McKenzie said the streetcar system is currently designed for tourism, but needs to be expanded for basic transportation.

“We helped Rock Region Transit implement a GPS system that tracks the buses and lets riders along the route know when to expect the next bus,” McKenzie said.

The transit system now can collect data on where and when riders get on and off to help tailor bus routes to be most efficient.

With Pulaski County Judge Buddy Villines supplying much of the impetus, Metroplan provided the vehicle that helped moved forward the Big Dam Bridge, the pedestrian bridge between North Little Rock and Little Rock over the Arkansas River. Metroplan provided half the money for the project.

The Big Dam Bridge connected the north and south sides of the river trail. It is vital to bike tourism, he said.

“It makes a statement about Little Rock to millinials who often look for a place to live before a job,” McKenzie said.

“None of this is stuff I did or we did alone,” McKenzie said. “We did it to help member governments.”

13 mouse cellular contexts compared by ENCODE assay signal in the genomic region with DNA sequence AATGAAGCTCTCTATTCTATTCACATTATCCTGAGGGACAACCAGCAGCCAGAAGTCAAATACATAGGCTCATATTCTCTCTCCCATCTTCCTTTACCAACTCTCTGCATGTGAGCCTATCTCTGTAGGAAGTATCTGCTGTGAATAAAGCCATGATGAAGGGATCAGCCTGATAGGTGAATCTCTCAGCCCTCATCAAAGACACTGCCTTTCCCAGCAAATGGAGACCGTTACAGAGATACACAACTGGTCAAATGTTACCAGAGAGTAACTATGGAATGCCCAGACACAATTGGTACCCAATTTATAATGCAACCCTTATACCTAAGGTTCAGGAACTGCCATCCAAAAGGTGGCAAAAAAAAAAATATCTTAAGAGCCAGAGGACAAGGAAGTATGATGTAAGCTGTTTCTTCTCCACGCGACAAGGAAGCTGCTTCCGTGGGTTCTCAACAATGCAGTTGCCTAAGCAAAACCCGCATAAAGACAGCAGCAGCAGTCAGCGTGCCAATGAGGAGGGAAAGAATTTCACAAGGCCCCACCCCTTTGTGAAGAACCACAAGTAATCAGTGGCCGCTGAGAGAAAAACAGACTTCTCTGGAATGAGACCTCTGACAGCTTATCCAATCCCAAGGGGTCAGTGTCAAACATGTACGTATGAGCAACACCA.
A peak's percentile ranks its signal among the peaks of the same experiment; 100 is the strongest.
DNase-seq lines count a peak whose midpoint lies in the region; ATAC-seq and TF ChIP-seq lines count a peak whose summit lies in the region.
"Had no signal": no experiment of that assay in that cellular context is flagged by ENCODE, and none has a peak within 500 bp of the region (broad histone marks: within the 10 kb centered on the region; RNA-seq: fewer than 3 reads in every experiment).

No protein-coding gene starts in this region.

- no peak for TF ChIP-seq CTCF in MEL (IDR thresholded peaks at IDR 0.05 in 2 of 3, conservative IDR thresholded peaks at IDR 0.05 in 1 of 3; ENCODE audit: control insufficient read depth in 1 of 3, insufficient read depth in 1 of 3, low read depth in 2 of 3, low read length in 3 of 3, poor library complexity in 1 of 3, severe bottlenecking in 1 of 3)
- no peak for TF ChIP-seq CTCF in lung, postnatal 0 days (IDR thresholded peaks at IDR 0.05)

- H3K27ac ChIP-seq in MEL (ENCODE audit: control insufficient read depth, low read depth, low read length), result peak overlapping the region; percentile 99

Metroplan helped implement design standards for road construction to local government planners. They helped Mayor Townsell, McKenzie’s successor—reimagine Dave Ward Drive in Conway as a bifurcated four-lane road with a traffic circle rather than a more dangerous five-lane road with a center turning lane. The bifurcated road with a raised median and raised access increased the traffic capacity 30 to 40 percent, Townsell said.

“Jim brings a level of professionalism and expansive knowledge of planning and transportation,” Townsell said. “He brings a passion for making our transportation and planning decisions the best they can be to make a better world.”

Townsell said navigating the waters of the I-30 Crossing at the Arkansas River will make a huge, profound impact on downtown Little Rock and its resurgence, and could also affect the vision of that community—a long-range plan called “Imagine Central Arkansas.”


“Looking from 50,000 feet, McKenzie said, “the big picture, massive change is looming and if we, as a people don’t prepare and adapt, we will be in a lot of trouble.”